Further, even when looked at through a modern lens, there remains something volatile and unsettling about the film, part of which comes from the very nature of the storyline. From the opening, with the MFP attempting to halt the demolition derby-style mad dash of escaped con Crawford “Nightrider” Montizano (Vince Gill) the unpleasant reality of the world we’re in is laid out in stark detail. This isn’t a place where “happily ever after” happens, and even as Max attempts to flee the crumbling society with his wife (Joanne Samuel), we know it’s an uncomfortable waiting game until the inevitable happens.
What’s also interesting is how the specifics of the movie’s dystopian setting are left largely uncontextualized. In a marked contrast with so many would-be franchise-launchers today that threaten to fall in on themselves with their reams of prefab mythology ready to go should the need for a trilogy materialize, Mad Max leaves the specifics mostly unstated. We know it’s the near future, and we know things are bad, but outside of a few snippets of dialogue here or there, it’s up to the viewer to fill in whatever exposition they need to make it all work (or not work, as it were).
Of course, with any discussion of Mad Max, we must discuss the man who fills the title role with such authority that he launched not only a movie series, but an entire career off its back. Since Mel Gibson’s profile over the past ten years been consumed by a series of personal controversies, it’s easy to forget what a magnetic screen presence the one-time superstar was in his prime. Even at this early stage of his career (he was just twenty-two when Max was filmed), Gibson displays a maturity that belies his relatively slight years, and brings a believable intensity to his transition from loving family man into something much darker.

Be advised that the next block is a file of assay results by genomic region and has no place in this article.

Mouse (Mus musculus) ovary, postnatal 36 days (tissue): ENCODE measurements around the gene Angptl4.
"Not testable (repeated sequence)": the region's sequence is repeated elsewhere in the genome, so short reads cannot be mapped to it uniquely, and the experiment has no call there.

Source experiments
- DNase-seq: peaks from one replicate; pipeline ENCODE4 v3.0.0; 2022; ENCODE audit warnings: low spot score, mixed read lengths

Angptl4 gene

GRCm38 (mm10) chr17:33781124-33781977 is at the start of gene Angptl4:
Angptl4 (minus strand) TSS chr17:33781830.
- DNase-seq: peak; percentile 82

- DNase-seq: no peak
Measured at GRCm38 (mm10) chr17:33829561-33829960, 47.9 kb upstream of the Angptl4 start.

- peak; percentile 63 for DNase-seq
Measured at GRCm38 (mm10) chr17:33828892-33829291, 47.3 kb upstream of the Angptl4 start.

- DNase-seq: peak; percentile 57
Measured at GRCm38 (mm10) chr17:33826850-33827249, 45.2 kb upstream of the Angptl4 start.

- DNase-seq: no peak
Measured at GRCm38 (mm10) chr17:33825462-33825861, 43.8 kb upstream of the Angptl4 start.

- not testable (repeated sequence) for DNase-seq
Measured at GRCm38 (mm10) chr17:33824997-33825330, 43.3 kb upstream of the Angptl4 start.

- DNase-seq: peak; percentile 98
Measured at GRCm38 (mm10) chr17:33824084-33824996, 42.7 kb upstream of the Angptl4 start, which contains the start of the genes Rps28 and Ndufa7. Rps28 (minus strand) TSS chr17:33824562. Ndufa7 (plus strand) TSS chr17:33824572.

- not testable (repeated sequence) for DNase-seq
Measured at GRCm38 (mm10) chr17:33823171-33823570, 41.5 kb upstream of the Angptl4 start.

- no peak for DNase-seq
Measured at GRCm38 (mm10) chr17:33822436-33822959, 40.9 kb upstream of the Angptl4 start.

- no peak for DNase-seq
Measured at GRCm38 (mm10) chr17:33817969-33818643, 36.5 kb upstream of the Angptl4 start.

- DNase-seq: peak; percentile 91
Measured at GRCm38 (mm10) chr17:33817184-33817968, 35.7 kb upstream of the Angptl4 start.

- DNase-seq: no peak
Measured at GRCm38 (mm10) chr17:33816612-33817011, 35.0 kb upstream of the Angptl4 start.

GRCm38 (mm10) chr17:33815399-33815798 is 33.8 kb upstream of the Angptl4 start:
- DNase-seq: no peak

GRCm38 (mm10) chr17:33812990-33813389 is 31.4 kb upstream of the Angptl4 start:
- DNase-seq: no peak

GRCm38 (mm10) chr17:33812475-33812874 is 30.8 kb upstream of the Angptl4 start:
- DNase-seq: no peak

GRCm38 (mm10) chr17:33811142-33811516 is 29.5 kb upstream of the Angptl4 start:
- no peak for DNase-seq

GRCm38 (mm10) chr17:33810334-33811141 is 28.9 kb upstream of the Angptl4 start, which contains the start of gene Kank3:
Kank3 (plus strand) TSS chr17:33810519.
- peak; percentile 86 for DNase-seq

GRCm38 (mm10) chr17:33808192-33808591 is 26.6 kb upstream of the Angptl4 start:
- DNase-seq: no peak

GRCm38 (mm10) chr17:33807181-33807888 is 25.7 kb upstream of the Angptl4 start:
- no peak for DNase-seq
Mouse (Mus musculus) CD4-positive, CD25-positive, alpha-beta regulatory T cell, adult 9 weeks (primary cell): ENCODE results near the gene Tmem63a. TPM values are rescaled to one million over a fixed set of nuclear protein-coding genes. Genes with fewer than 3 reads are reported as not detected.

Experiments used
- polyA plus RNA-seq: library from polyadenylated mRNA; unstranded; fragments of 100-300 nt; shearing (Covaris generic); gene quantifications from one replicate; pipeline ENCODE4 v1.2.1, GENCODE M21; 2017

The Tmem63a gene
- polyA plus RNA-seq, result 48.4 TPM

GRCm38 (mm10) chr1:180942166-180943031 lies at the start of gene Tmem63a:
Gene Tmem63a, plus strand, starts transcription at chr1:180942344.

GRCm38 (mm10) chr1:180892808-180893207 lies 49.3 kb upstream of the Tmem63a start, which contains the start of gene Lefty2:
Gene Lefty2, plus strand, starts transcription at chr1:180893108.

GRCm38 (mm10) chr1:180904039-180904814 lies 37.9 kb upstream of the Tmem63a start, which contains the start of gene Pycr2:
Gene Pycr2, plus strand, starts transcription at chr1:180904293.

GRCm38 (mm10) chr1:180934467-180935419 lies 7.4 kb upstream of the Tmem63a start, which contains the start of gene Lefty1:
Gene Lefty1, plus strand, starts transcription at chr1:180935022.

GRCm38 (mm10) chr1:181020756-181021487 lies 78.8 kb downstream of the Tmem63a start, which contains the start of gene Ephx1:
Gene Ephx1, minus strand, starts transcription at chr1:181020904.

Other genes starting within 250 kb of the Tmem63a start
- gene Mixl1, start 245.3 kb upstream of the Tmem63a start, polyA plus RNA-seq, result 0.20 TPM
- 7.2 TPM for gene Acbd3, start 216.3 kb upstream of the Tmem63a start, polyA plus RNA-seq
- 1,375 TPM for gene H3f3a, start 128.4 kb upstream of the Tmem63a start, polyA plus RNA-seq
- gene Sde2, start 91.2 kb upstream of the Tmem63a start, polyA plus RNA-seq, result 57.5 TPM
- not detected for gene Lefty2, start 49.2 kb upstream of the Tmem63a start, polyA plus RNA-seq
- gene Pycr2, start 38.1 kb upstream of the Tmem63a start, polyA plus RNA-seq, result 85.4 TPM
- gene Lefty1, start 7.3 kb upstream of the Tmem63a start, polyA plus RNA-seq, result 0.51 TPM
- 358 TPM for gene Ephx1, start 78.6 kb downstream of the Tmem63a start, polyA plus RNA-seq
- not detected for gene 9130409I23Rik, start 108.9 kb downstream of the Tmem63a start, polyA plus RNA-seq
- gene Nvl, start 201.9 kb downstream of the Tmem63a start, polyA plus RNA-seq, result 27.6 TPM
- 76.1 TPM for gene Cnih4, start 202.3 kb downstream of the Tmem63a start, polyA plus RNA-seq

I have no idea whether Miller realized what kind of phenomenon he had on his hands when he first began development on Mad Max. I’m not sure how he could have. As mentioned earlier, it’s not like this project was suddenly inventing a new genre out of a whole cloth. Sure, it was skillfully produced, even pretty darn clever at times, but it was just another entry in the long list of post-apocalyptic cinema, which had already accrued a fair bit of use already. Nonetheless, Mad Max found a receptive chord with global audiences, earning a cool $100 mil against its piddly budget, in turn making it one of the most profitable films in history.
Ironically enough, one of the few markets where the movie didn’t leave much of a mark was North America, where it was released with a dubbed-over audio track that dispensed with Aussie accents and vernacular (and much of the charm in the process). Still, its global success was inarguable, of a kind that doesn’t come along often. Nonetheless, a second installment was made all but inevitable, and with Max having put both Miller and Gibson on the map, the pair’s reunion a few years later would up the ante in every measurable way. If the world we saw in Mad Max was just teetering on the brink of collapse, the next time out we’d see what George Miller’s vision of total anarchy looked like.